Búsqueda Imágenes Maps Play YouTube Noticias Gmail Drive Más »
Iniciar sesión
Usuarios de lectores de pantalla: deben hacer clic en este enlace para utilizar el modo de accesibilidad. Este modo tiene las mismas funciones esenciales pero funciona mejor con el lector.

Patentes

  1. Búsqueda avanzada de patentes
Número de publicaciónUS7673678 B2
Tipo de publicaciónConcesión
Número de solicitudUS 11/643,226
Fecha de publicación9 Mar 2010
Fecha de presentación21 Dic 2006
Fecha de prioridad21 Dic 2004
TarifaPagadas
También publicado comoUS20070131434
Número de publicación11643226, 643226, US 7673678 B2, US 7673678B2, US-B2-7673678, US7673678 B2, US7673678B2
InventoresThomas D. MacDougall, Nihat Ovutmen, Mark Fraker, Qing Yao, Donald Ross
Cesionario originalSchlumberger Technology Corporation
Exportar citaBiBTeX, EndNote, RefMan
Enlaces externos: USPTO, Cesión de USPTO, Espacenet
Flow control device with a permeable membrane
US 7673678 B2
Resumen
A system for use in a well includes plural flow control devices to control fluid flow in respective zones of the well, where each of at least some of the flow control devices includes a membrane having a permeable material to provide a flow restriction. The membranes of the at least some flow control devices have different permeabilities to provide corresponding different flow restrictions.
Imágenes(3)
Previous page
Next page
Reclamaciones(22)
1. A system for use in a well, comprising:
plural flow control devices to control fluid flow in respective zones of the well,
wherein each of at least some of the flow control devices includes a first membrane having a permeable material to provide a flow restriction, and
wherein the first membranes of the at least some flow control devices have different permeabilities to provide corresponding different flow restrictions,
wherein at least one of the at least some flow control devices includes an additional membrane in addition to the first membrane, wherein the additional membrane has swellable particles that swell in presence of an activating fluid to shut off further fluid flow.
2. The system of claim 1, wherein the permeable materials of the first membranes of the at least some flow control devices comprise meshes.
3. The system of claim 1, wherein the permeable materials of the first membranes of the at least some flow control devices comprise porous materials.
4. The system of claim 1, wherein the permeable materials of the first membranes of the at least some flow control devices comprise packed sintered materials.
5. The system of claim 1, wherein the swellable particles swell in the presence of water.
6. The system of claim 1, wherein each of the at least some flow control devices further includes a screen around the first membrane.
7. The system of claim 6, wherein the screen comprises a sand screen.
8. The system of claim 6, wherein each of the at least some flow control devices further includes a perforated base pipe, wherein each first membrane is positioned between a corresponding base pipe and screen.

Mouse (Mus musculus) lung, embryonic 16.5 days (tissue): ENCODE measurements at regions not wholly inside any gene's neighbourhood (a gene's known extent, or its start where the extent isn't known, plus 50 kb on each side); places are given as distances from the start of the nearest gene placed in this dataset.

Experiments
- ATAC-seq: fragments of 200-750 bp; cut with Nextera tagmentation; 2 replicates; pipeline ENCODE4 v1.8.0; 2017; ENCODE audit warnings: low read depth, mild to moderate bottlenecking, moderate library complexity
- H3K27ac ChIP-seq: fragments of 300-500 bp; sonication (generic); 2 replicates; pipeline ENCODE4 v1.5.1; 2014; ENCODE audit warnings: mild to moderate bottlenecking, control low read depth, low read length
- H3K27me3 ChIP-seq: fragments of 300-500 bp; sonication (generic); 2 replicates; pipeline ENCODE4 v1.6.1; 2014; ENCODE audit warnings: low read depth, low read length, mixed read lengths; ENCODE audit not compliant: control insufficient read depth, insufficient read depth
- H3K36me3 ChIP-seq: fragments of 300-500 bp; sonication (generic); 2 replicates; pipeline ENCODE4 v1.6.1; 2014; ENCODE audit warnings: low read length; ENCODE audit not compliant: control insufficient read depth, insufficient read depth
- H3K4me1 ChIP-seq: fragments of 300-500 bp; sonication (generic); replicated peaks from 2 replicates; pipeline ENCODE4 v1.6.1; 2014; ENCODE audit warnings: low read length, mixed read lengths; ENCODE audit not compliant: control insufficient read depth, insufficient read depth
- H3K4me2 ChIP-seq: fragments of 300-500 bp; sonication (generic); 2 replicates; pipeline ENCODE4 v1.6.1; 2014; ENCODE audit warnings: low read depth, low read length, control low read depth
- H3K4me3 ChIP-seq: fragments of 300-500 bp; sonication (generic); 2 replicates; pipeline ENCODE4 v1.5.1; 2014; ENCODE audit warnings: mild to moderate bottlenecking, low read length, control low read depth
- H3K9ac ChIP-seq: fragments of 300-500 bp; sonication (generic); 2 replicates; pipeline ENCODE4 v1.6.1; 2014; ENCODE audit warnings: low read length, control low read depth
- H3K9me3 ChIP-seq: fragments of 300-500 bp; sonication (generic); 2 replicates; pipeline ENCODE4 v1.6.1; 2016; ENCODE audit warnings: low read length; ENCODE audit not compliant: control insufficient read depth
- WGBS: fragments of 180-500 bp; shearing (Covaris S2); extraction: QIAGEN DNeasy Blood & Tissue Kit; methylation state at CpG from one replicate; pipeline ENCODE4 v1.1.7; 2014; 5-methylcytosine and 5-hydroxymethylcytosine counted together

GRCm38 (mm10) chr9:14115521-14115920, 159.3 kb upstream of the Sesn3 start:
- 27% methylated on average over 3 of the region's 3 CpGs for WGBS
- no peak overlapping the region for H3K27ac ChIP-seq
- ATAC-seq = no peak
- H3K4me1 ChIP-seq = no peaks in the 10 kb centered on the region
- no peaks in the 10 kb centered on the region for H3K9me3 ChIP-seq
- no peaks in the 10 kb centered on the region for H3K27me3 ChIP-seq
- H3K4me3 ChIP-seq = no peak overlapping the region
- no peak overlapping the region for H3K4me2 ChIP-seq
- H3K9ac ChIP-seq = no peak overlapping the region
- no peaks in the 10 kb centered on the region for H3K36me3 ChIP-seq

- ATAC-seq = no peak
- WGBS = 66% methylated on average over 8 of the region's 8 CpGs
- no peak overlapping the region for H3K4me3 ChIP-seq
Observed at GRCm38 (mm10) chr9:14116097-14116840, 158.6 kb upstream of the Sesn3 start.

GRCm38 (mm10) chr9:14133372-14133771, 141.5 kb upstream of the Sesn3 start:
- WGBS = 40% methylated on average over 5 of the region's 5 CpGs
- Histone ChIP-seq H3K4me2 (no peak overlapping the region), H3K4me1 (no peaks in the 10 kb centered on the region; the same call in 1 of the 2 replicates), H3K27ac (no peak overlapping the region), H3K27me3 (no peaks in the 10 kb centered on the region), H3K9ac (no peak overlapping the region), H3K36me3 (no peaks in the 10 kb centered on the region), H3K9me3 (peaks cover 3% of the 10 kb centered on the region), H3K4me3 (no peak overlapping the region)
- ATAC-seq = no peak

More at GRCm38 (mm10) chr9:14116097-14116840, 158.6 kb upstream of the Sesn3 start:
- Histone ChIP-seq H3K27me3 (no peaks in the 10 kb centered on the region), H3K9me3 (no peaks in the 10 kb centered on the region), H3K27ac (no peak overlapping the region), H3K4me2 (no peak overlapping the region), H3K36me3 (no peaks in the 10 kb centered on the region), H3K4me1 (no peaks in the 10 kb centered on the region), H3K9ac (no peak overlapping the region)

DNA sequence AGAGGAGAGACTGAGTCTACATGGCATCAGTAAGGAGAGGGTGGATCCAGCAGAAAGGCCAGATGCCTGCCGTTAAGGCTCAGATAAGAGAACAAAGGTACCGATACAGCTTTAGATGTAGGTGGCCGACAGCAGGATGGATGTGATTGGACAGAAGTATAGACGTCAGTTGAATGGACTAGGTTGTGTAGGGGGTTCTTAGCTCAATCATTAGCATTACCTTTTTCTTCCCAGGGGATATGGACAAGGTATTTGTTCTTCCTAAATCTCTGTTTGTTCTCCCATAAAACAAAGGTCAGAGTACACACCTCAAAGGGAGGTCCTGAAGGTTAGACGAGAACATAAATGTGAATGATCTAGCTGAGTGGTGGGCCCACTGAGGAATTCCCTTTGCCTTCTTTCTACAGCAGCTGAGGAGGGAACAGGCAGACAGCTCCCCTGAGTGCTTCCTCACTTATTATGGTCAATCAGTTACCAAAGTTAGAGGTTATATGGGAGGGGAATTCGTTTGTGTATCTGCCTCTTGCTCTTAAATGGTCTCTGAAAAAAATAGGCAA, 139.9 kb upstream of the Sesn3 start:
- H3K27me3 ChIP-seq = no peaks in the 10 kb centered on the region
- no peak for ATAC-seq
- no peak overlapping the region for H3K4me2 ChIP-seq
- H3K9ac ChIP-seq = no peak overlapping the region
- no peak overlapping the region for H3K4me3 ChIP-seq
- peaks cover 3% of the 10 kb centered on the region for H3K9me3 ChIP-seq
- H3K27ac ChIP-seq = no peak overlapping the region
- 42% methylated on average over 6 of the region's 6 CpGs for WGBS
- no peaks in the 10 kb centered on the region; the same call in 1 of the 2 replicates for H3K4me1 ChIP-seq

9. The system of claim 1, wherein in the at least one of the at least some flow control devices, the first membrane is adjacent the additional membrane such that fluid flow occurs through both the first membrane and the additional membrane.
10. The system of claim 1, wherein in the at least one of the at least some flow control devices, the first membrane is in contact with the additional membrane.
11. A method for use in a well, comprising:
providing plural flow control devices to control flow rates in respective zones of the well, wherein each of at least some of the flow control devices includes a permeable membrane to provide a flow restriction;
setting permeabilities of the permeable membranes of the at least some flow control devices to have different permeabilities to provide corresponding different flow restrictions along a length of the well; and
providing an additional membrane in at least one of the at least some flow control devices, where the additional membrane contains swellable particles that swell in presence of activating fluid.
12. The method of claim 11, wherein providing the permeable membranes to have different permeabilities define a flow profile across multiple zones of the well.
13. The method of claim 12, wherein defining the flow profile comprises defining one of a production profile and an injection profile.
14. The method of claim 11, wherein setting the permeabilities of the permeable membranes comprises setting the permeabilities of permeable membranes implemented with at least one of meshes, porous materials, and packed sintered materials.
15. The method of claim 11, wherein setting the permeabilities of the permeable membranes is performed at an assembly location.
16. The method of claim 11, further comprising providing sand control equipment as part of the flow control devices.
17. The method of claim 16, wherein providing the sand control equipment comprises providing sand screens in corresponding flow control devices.
18. The method of claim 11, wherein in the at least one of the at least some flow control devices, the first membrane is adjacent the additional membrane such that fluid flow occurs through both the first membrane and the additional membrane.